"Oh, come on, Grace, be a sport," Frank coaxed. "Just think how nice and shady and cool it will be when we get there. It _will be nice and shady and cool, won't it, Mollie?" he added, turning to her for confirmation.

"Nice rocks with great, big trees shading them and clear, cold water with lots of fish in it and--and--oh, everything!" she agreed in a burst of enthusiasm.

"That sounds mighty good to me," said Roy. "Now for the fishing tackle--where is it, fellows?"

"Oh, wait a minute," called Mollie, as they made a rush for the tents. "There are some rods up at the house, too. We might as well take all we can get."

"Good!" said Will. "I'll go with the girls, fellows, and help them while you are getting things ready."

Their present elation was very different from the apathy which had possessed them so short a time before. Indeed, Mollie's description of the fishing pool was very alluring.

"Whereabouts did you see the tackle, Mollie?" Will asked, as they entered the house.

"Oh, I can find it," said Mollie with conviction. "I think there were four rods. I hope I wasn't mistaken."

"If you were," said Amy, "one of us will have to sit still and watch!"

"And I think I know who that will be," said Will with a sly glance at his sister.

"Just for that," Grace retorted, "I'll show you the best catch of the day."

"We shall see," said Mollie, opening the door of a small closet under the stairs. "Look," she added, "there they are. You're a judge of rods, Will--how do these look?"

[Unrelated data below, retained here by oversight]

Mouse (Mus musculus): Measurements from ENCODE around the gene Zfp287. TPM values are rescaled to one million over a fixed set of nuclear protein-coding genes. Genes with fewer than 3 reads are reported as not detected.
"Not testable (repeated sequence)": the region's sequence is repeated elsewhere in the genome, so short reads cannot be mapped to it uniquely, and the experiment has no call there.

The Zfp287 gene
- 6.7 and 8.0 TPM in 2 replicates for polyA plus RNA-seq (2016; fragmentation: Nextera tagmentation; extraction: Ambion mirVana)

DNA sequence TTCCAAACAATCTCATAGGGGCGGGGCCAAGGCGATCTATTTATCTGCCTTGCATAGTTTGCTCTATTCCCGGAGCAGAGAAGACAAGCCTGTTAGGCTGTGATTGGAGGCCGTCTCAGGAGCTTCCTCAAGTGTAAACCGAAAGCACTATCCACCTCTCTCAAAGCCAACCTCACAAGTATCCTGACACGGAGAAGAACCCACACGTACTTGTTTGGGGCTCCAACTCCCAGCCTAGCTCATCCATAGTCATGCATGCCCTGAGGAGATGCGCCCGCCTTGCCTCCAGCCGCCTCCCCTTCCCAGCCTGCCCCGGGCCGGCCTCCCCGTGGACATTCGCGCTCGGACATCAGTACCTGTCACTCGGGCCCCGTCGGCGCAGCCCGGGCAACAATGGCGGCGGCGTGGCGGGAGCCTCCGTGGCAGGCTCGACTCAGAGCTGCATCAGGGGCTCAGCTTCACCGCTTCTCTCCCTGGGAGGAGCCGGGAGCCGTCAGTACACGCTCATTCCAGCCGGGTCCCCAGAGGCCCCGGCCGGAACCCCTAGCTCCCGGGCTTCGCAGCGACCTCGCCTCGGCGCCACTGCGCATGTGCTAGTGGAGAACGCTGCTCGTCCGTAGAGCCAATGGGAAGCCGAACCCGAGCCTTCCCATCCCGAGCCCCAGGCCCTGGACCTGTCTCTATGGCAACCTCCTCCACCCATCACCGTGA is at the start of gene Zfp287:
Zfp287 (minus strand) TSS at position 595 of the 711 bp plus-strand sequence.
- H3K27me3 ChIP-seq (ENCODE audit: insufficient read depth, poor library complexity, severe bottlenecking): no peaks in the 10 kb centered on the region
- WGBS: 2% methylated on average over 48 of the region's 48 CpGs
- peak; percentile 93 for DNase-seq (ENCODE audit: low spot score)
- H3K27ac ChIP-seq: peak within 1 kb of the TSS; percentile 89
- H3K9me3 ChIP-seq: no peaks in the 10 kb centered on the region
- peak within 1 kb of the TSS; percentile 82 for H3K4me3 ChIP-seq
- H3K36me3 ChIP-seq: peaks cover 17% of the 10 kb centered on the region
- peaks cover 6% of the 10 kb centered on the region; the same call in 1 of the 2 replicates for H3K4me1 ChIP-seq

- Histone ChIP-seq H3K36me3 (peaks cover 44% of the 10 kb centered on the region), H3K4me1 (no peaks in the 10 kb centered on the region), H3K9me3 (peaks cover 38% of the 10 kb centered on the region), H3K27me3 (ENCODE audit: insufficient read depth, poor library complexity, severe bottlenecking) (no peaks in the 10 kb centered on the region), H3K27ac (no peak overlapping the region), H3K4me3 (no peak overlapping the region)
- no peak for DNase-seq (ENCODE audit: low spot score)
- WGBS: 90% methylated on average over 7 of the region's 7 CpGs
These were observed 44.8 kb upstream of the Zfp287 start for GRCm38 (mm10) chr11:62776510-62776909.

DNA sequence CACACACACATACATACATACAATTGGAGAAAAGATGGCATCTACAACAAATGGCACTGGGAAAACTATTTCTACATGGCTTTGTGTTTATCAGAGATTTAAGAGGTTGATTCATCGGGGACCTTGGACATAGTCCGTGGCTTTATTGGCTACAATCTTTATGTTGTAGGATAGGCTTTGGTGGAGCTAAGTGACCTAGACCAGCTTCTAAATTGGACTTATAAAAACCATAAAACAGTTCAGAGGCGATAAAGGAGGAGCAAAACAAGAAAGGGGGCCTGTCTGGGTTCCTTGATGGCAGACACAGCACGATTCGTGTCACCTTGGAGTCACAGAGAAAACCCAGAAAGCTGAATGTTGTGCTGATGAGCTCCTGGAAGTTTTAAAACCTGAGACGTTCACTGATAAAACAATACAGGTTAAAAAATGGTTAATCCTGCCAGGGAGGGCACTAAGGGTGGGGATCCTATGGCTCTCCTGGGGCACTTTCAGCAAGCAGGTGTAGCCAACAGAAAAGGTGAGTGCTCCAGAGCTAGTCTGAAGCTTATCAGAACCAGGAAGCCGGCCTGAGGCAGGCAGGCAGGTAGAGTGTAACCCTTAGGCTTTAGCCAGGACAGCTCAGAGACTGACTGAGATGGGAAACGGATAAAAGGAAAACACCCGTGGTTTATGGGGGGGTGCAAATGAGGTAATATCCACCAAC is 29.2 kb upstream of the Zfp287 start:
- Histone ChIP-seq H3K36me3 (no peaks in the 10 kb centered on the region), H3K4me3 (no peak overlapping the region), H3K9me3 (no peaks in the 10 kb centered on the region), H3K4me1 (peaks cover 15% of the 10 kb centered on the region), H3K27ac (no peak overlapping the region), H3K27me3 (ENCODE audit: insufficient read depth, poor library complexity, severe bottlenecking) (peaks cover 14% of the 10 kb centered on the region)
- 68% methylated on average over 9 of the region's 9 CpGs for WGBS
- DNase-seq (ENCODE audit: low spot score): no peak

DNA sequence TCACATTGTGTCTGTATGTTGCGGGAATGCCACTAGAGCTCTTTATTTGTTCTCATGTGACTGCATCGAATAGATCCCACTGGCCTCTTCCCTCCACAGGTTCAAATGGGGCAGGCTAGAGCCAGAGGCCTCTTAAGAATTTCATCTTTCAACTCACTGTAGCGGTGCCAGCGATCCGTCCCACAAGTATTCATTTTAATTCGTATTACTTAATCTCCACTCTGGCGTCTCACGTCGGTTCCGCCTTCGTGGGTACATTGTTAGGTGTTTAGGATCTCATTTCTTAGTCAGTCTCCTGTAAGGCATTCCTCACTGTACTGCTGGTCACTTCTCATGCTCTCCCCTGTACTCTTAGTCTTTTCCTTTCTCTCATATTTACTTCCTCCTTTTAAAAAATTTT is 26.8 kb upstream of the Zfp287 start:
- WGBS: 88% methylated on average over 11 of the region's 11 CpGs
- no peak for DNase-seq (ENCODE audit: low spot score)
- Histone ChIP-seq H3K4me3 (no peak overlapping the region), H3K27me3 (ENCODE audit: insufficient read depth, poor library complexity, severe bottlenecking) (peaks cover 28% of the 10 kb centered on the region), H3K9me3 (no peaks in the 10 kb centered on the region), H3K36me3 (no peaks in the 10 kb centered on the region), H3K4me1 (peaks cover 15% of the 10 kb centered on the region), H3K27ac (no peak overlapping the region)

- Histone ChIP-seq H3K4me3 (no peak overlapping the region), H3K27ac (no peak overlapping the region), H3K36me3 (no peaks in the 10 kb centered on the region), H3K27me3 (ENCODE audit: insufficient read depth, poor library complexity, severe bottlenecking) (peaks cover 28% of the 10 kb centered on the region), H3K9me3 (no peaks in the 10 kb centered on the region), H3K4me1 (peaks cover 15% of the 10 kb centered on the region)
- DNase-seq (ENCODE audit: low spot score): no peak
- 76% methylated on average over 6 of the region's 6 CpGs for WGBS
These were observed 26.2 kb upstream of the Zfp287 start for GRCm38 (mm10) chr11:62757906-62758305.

Will took them in his hands and examined them minutely. "They're pippins!" he exclaimed joyfully. "I don't know when I've seen a better outfit. You ought to be able to catch all the fish in the lake with these, girls," and he regarded them admiringly.

"We'd better watch out for the boys," said Amy, wisely, as they left the house. "They will be exchanging their rods for ours, if we aren't careful."

They all laughed, including Mrs. Irving, who had come downstairs. She had not been feeling well of late--the heat had been too much for her--but she had announced a strong desire to accompany the young folks, if they went very far from home.

They found the three boys industriously digging worms, and so intent were they in this absorbing occupation that they did not look up when the party approached.

"What are you doing?" Grace asked, and then, as Allen held up a wriggling candidate for the hook, she shivered and drew back in disgust.

"Ugh," she said, "how I hate the nasty things! Somebody will have to bait my hook for me. I couldn't do it in a million years."

"All right, nobody asked you to. How's that for a good fat one, eh?" asked Roy, as he held up an unusually fine one for her inspection.

"Why is it boys always have to tease?" Betty asked of the world in general. "We know you have to have worms for bait, but that doesn't make us like to look at them."